7. Lakdawalla, Darius & Sood, Neeraj, 2009. "Innovation and the welfare effects of public drug insurance," Journal of Public Economics, Elsevier, vol. 93(3-4), pages 541-548, April.
    8. Mark Duggan & Patrick Healy & Fiona Scott Morton, 2008. "Providing Prescription Drug Coverage to the Elderly: America's Experiment with Medicare Part D," Journal of Economic Perspectives, American Economic Association, vol. 22(4), pages 69-92, Fall.
    9. David Reiffen & Michael R. Ward, 2005. "Generic Drug Industry Dynamics," The Review of Economics and Statistics, MIT Press, vol. 87(1), pages 37-49, February.
    10. Ellis, Randall P. & Manning, Willard G., 2007. "Optimal health insurance for prevention and treatment," Journal of Health Economics, Elsevier, vol. 26(6), pages 1128-1150, December.
    Full references (including those not matched with items on IDEAS)

    Citations

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    Cited by:

    1. Herr, A. & Suppliet, M., 2011. "Co-Payment Exemptions and Reference Prices: an Empirical Study of Pharmaceutical Prices in Germany," Health, Econometrics and Data Group (HEDG) Working Papers 11/18, HEDG, c/o Department of Economics, University of York.
    2. Dunn, Abe, 2016. "Health insurance and the demand for medical care: Instrumental variable estimates using health insurer claims data," Journal of Health Economics, Elsevier, vol. 48(C), pages 74-88.
    3. Alpert, Abby & Duggan, Mark & Hellerstein, Judith K., 2013. "Perverse reverse price competition: Average wholesale prices and Medicaid pharmaceutical spending," Journal of Public Economics, Elsevier, vol. 108(C), pages 44-62.
    4. repec:aea:aejpol:v:9:y:2017:i:2:p:91-123 is not listed on IDEAS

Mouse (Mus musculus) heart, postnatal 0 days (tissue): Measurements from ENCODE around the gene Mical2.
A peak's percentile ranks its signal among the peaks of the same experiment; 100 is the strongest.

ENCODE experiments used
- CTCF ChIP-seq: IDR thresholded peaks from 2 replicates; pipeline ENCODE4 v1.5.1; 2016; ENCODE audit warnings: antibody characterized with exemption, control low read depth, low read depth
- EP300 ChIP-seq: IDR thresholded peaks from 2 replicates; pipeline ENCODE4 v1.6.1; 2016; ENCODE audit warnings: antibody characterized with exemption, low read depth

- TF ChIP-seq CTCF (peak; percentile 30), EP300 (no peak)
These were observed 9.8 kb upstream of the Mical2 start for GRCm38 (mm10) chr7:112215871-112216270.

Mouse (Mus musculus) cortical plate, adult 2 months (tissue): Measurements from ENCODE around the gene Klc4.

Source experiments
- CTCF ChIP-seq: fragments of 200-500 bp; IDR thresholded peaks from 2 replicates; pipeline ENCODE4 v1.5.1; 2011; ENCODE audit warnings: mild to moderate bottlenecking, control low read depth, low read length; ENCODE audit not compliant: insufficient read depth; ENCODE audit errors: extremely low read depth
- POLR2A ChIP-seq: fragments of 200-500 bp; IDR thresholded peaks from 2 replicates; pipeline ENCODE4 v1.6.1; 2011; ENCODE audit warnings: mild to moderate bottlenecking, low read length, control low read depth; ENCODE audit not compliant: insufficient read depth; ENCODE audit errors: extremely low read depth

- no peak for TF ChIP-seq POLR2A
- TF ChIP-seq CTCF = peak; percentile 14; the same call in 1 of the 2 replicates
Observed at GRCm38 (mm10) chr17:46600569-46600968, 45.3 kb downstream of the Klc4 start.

5. repec:nbr:nberch:13987 is not listed on IDEAS
    6. Glazer Jacob & Huskamp Haiden A. & McGuire Thomas G., 2012. "A Prescription for Drug Formulary Evaluation: An Application of Price Indexes," Forum for Health Economics & Policy, De Gruyter, vol. 15(2), pages 1-26, March.
    7. Ernst R. Berndt & Mark R. Trusheim, 2017. "The Information Pharms Race and Competitive Dynamics of Precision Medicine: Insights from Game Theory," NBER Working Papers 24020, National Bureau of Economic Research, Inc.
    8. Leemore Dafny & Christopher Ody & Matt Schmitt, 2017. "When Discounts Raise Costs: The Effect of Copay Coupons on Generic Utilization," American Economic Journal: Economic Policy, American Economic Association, vol. 9(2), pages 91-123, May.

    More about this item

    JEL classification:

    • D4 - Microeconomics - - Market Structure, Pricing, and Design
    • I11 - Health, Education, and Welfare - - Health - - - Analysis of Health Care Markets
    • L12 - Industrial Organization - - Market Structure, Firm Strategy, and Market Performance - - - Monopoly; Monopolization Strategies
    • L13 - Industrial Organization - - Market Structure, Firm Strategy, and Market Performance - - - Oligopoly and Other Imperfect Markets
    • L65 - Industrial Organization - - Industry Studies: Manufacturing - - - Chemicals; Rubber; Drugs; Biotechnology; Plastics